The hype for God of War: Ragnarök is immense. With the release date officially announced for November 9, 2022, we have decided to share this special episode from the Season 2 – God of War archives. Fresh off beating the 2018 game for the season, Max and Logan dive into their predictions and theories for the sequel. Originally recorded in December 2021, we hope you enjoy this time capsule of speculation and excitement for Ragnarök.
It’s time to put away the Blades of Chaos because Season 2 is done!
I am so proud of this season and the show on the whole. We successfully executed our vision of two seasons in one year. We were on time and had a great time creating the show. As I said in the Season 1: Paper Mario wrap-up, this show has been my creative highlight of the year.
With a second season under our belt and a total of six months of data, I wanted to pull back the curtain on the production and reception once again. I think this type of analysis and behind-the-scenes enriches the show’s own narrative and, personally, helps me learn how yo make the show even better next time.
We slightly shook up the format this season. Instead of a true “first release to most recent” bouncing back and forth formula, we placed the most recent game (God of War, PS4) at the end of the season. This was Logan’s idea and I am immensely glad he convinced me to do so. At first, I was against the notion, insistent on adhering to the show’s purest structure. After thinking about it and listening to Logan’s reasoning, I agreed to make the change.
I could not be more happy that we did so. The show would have been worse off if I had vehemently stuck to my guns. It let us have a rich evolution of discussing the Greek games without being bogged down by a fresh play-through of the reimagined entry. It also gave listeners a little bait to stick around to the end of the season for what we imagine is the most desired game in the season. Plus, it leads perfectly into God of War: Ragnarök, which we plan on making an episode about once it releases sometime this year.
I recently was reminded of the saying “kill your darlings.” Chapter Select’s pure bouncing back and forth is my proverbial darling. It makes the show unique and leads to new conversations. Being convinced to tweak it slightly led to a better season. This doesn’t mean that the structure is being thrown out — far from it — but it does give me breathing room I didn’t think we had before.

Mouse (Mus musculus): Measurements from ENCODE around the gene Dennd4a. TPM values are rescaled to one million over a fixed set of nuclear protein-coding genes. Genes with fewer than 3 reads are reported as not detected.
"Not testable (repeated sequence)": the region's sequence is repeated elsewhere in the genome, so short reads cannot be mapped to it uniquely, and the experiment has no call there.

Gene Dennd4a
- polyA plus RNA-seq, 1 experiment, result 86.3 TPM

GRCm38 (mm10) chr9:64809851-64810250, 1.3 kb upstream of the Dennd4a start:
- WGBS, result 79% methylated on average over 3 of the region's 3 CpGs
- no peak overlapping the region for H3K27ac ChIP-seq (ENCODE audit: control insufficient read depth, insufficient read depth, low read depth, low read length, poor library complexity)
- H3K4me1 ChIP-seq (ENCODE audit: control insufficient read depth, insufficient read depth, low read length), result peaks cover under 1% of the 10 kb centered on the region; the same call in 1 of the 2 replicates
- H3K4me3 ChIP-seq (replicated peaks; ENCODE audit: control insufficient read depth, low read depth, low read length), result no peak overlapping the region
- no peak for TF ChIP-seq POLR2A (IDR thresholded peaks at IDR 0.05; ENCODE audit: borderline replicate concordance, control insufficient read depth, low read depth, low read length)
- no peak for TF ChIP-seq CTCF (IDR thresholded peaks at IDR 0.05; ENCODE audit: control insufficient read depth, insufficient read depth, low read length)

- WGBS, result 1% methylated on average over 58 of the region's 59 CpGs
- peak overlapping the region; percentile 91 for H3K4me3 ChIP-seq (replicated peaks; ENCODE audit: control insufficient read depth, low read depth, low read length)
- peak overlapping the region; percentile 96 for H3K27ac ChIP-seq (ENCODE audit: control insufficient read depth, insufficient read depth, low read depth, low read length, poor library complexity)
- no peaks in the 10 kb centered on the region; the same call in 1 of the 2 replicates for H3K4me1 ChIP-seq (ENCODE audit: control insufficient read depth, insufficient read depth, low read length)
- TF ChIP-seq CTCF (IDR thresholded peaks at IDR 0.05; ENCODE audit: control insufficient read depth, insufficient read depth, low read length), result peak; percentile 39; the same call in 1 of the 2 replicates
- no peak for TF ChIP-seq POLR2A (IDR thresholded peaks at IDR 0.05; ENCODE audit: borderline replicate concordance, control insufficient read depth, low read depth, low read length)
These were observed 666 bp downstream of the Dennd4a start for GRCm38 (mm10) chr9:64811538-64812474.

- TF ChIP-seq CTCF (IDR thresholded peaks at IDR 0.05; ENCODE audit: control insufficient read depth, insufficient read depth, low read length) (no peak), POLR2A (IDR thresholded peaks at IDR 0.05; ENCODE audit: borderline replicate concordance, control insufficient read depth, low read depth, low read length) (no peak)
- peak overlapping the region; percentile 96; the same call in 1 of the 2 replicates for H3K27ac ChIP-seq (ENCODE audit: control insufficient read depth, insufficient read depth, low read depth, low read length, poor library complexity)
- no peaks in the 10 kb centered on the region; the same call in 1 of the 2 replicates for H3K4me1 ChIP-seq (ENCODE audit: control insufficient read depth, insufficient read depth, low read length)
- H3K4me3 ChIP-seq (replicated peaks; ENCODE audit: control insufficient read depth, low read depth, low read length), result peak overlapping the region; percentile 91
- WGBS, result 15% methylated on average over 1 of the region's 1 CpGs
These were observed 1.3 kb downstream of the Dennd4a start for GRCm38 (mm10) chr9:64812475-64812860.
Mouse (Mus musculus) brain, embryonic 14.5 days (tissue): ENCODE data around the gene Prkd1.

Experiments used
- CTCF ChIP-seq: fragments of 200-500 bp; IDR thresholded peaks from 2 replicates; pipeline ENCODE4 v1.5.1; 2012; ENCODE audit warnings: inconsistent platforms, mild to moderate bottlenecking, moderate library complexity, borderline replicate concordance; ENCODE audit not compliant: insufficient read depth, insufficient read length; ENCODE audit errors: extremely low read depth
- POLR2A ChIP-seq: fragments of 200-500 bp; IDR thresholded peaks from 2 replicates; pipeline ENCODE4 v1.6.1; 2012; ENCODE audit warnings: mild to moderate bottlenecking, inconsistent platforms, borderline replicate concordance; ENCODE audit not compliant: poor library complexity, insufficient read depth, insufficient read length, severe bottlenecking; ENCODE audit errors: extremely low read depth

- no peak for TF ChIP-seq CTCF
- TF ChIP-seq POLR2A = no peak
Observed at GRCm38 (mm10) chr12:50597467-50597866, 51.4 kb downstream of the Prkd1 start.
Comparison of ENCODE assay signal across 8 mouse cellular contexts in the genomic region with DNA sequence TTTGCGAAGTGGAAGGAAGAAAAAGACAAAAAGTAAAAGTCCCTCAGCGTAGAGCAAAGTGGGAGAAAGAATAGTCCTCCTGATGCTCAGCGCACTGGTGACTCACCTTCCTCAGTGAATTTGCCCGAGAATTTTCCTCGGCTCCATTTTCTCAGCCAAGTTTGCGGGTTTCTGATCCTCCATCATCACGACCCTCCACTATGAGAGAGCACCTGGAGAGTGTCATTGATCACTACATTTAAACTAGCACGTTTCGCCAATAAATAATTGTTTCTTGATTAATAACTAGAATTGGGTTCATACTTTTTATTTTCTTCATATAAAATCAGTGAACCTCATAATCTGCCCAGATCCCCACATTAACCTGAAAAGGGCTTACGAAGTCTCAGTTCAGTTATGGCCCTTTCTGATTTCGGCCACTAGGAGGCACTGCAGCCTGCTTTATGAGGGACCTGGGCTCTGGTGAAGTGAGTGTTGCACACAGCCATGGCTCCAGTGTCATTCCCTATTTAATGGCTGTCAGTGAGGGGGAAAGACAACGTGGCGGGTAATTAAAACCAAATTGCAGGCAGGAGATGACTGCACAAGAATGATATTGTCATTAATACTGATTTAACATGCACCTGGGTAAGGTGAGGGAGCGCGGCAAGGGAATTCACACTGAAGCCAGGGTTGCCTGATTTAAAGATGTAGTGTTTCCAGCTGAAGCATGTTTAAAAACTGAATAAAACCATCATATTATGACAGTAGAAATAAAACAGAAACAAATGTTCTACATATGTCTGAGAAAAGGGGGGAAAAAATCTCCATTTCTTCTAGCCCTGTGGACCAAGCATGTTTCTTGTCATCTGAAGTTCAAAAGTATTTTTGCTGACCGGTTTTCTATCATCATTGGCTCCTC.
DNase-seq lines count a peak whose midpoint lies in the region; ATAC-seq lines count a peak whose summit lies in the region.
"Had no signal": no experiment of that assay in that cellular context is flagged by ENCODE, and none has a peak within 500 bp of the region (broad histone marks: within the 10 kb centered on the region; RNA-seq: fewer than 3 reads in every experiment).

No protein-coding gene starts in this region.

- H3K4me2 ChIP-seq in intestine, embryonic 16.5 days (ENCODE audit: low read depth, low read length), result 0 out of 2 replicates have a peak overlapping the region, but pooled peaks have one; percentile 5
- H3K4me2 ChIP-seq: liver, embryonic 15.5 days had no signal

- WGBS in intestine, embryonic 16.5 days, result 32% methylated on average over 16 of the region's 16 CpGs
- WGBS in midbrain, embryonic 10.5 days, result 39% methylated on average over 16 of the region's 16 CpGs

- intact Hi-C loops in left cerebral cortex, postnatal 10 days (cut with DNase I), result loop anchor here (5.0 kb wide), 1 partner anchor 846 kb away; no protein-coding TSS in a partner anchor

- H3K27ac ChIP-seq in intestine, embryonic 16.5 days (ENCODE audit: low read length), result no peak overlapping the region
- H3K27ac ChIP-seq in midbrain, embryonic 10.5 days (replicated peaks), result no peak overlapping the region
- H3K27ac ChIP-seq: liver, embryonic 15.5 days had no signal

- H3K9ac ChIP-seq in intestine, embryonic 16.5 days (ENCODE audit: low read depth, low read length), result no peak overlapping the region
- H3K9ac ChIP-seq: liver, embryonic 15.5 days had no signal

The show started well enough with a growing base, transitioning from Paper Mario to God of War. November had a sizable bump to 1,206 downloads. I pegged this to mostly SEO blessing us with “God of War 2” pulling up our show for those Ragnarök searches.
What neither of us expected was a surge nearly four times larger in December to a whopping 4,605 downloads. Even when signing up for the advanced stats from Libsyn, I couldn’t quite figure it out. The top download agent was Safari at the time I checked with over 3,000 downloads. The next closest was Chrome at 113. I find it hard to believe that so many Safari users are downloading the show. I’m certainly not opening the show that many times on my devices. Podcast numbers are tricky to be precise. I wish I could figure out a way to truly get actionable data.
Arguably the two largest providers of podcasts are Apple Podcasts and Spotify. Both provide numbers, but not terribly well. Apple Podcasts Connect doesn’t seem to update data too often, with some episodes not having any data. Apple reports the shows all time numbers at 426 plays with 13 listeners, as of this post.
Spotify reports 216 “starts,” 88 “streams,” 82 “listeners,” and 7 followers. I can assume the difference between “listener” and “follower” is a subscriber. That makes sense. I wonder what the threshold is for turning a “start” into a “stream” or a “listener.” How long into an episode is that cut off? Why are downloads not accounted for on Spotify? It seems packed with the wrong kind of terminology. I would prefer “downloads,” “streams,” and “subscribers.” If retention is going to be tracked, I’d prefer concrete numbers over popular terms. Spotify does share a “wrapped” summary for podcasters like they do for music. That seems trendy and I like it.
One other avenue of performance to look at is YouTube. I’ll touch on the video production process below, but bringing the show to YouTube seemed like another popular and accessible avenue for listeners. Currently, all the episodes for this season total 283 views. By far the most popular episode is S2E7 – God of War (2018) with 168 of those views. That’s no surprise considering it is the most popular entry and the PC release is this Friday.